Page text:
In a recent event in Lahore, the Prime Minister of Pakistan, Anwaar-ul-Haq Kakar, made an inflammatory statement, suggesting that those supporting Baloch protestors or writing in favor of missing persons in Balochistan should join armed groups like BLA and BLF. This audacious move has triggered widespread condemnation, especially for labeling victims of enforced disappearances as terrorists, insulting their families and addressing peaceful activists in a threatening tone.
The Baloch Long March movement has consistently advocated for an end to human rights violations in Balochistan and a halt to the Baloch genocide. Leaders, including Dr. Mahrang Baloch, presented these demands to the Pakistan Army, emphasizing the need for negotiations. However, the Army continuous irresponsibility and obstinacy are evident as peaceful protestors face torture, arrests, and media trials.
Human Rights organization Paank strongly condemned the Prime Minister’s characterization of Baloch families as “families of terrorists”. The organization decried these baseless statements, asserting that they perpetuate a dangerous narrative undermining the legitimate right to peaceful protest. A call for respect for human rights, freedom of expression, and an end to stigmatization has been made.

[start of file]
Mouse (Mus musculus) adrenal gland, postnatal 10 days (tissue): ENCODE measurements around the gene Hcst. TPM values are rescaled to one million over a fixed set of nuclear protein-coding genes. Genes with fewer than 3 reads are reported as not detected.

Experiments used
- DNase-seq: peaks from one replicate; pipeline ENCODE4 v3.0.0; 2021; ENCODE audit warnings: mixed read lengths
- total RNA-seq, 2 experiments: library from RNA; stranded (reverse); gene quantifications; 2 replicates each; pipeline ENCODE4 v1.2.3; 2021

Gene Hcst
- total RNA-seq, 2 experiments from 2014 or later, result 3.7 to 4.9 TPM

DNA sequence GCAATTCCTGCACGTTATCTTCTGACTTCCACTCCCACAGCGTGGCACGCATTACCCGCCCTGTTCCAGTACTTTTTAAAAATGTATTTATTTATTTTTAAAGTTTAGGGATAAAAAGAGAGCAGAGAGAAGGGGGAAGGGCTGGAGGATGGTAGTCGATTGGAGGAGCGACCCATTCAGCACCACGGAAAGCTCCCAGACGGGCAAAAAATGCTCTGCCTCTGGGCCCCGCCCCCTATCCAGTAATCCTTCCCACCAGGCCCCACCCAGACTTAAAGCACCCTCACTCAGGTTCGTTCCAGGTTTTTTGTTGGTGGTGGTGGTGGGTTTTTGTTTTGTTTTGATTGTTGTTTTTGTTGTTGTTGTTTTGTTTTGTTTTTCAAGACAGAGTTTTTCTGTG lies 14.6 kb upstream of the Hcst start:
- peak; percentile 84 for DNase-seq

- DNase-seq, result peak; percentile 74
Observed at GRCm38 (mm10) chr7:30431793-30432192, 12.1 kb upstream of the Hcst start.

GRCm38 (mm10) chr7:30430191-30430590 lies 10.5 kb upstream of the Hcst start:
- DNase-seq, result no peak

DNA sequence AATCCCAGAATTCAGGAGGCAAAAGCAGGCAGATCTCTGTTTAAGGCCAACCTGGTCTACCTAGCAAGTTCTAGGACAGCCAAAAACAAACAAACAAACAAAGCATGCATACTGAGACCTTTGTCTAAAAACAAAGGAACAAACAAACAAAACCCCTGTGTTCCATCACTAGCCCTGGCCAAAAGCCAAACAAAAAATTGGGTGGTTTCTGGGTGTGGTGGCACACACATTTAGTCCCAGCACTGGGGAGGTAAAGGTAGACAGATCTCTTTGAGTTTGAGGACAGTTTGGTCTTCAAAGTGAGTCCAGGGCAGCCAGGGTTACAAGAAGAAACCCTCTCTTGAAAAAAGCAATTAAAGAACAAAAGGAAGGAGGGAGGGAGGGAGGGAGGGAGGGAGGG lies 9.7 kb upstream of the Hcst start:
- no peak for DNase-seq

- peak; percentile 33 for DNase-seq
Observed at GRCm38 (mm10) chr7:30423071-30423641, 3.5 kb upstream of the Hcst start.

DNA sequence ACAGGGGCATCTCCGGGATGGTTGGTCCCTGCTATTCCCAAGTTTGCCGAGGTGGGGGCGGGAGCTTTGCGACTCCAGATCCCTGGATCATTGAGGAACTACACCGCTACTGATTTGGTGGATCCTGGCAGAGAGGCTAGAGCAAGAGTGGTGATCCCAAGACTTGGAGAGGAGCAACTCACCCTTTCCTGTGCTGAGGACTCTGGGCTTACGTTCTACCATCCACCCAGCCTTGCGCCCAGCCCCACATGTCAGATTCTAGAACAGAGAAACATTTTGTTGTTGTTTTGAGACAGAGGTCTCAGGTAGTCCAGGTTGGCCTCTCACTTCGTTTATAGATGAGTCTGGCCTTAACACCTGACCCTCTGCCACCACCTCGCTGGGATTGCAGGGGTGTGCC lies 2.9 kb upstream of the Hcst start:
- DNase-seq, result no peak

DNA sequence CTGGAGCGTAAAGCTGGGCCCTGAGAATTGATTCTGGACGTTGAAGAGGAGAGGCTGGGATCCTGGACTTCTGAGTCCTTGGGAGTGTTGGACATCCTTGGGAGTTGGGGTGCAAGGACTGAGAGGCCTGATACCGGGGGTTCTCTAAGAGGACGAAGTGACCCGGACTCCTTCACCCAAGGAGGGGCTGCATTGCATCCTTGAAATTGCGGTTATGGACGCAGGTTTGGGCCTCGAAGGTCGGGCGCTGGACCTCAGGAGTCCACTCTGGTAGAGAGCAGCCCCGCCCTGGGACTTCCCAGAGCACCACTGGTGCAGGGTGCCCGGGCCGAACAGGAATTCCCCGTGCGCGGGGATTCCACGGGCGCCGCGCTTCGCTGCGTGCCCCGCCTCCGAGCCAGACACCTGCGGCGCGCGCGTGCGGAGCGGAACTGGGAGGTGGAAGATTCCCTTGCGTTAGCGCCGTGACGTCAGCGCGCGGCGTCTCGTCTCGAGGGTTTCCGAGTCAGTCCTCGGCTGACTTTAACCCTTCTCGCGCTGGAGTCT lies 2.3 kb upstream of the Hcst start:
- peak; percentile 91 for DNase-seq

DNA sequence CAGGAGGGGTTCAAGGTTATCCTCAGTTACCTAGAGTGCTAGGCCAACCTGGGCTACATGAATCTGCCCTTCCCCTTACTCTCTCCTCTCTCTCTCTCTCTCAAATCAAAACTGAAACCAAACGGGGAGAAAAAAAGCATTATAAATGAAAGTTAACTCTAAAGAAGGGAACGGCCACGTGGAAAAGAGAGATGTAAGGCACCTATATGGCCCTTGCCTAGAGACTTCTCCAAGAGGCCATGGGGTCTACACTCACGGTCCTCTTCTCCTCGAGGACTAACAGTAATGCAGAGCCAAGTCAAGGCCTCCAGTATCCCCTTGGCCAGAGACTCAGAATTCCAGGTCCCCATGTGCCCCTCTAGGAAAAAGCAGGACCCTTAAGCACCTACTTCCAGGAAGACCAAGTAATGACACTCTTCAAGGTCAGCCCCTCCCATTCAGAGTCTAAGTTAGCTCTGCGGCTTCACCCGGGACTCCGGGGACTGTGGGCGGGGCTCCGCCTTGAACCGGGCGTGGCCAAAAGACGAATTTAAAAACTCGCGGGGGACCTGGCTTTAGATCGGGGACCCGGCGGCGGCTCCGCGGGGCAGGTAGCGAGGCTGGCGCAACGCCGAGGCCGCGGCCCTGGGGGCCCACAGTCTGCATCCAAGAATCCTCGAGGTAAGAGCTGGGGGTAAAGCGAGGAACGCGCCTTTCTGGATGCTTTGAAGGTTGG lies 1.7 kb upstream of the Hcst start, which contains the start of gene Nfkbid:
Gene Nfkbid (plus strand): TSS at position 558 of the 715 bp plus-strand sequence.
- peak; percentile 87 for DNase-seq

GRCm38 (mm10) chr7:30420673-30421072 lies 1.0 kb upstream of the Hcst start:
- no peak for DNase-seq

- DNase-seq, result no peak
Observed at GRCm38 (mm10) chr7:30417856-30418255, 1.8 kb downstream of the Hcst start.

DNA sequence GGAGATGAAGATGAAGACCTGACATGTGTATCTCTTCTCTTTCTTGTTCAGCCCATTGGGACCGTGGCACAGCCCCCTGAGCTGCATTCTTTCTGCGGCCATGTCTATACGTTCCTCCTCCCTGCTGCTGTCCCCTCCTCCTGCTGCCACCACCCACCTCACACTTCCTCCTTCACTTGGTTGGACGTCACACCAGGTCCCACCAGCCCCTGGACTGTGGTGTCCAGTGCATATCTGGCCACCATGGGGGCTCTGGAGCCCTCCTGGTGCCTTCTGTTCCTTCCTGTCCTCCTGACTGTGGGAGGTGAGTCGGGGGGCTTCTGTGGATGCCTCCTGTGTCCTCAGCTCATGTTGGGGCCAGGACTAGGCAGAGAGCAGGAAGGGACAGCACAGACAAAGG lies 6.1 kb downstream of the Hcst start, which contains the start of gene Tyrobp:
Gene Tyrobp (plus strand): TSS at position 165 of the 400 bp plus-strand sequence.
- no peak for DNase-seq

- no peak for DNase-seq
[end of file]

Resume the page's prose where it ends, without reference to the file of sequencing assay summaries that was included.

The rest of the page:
Senator Tahir Bizenjo of the National Party criticized the Pakistan Parliament’s failure to address forced disappearances in Pak-occupied-Balochistan. He highlighted procedural disruptions and quorum issues strategically raised during sessions, compromising meaningful debate on this critical human rights issue. Bizenjo urged the government to engage in constructive negotiations with the Baloch Yakjehti Committee (BYC) leaders for a lasting resolution. He warned of potential escalation in Pak-occupied-Balochistan, emphasizing the risk of ongoing sit-ins and demonstrations evolving into widespread chaos if the situation remains unaddressed.
The future of Balochistan hangs in the balance. The Prime Minister’s inflammatory remarks, coupled with the Parliament’s apparent inaction, risk pushing the Baloch community further away from reconciliation. Meanwhile, the Baloch Long March movement and its supporters remain steadfast in their demands.
The provinces of Pak-occupied-Balochistan, rich in resources, have become a focal point of exploitation, with the Pak Army orchestrating a sinister plan to plunder the region’s wealth. Since March 27, 1948, the Baloch people have faced relentless oppression through daily home raids, disappearances, staged encounters, target killings, torture, and kidnappings for ransom.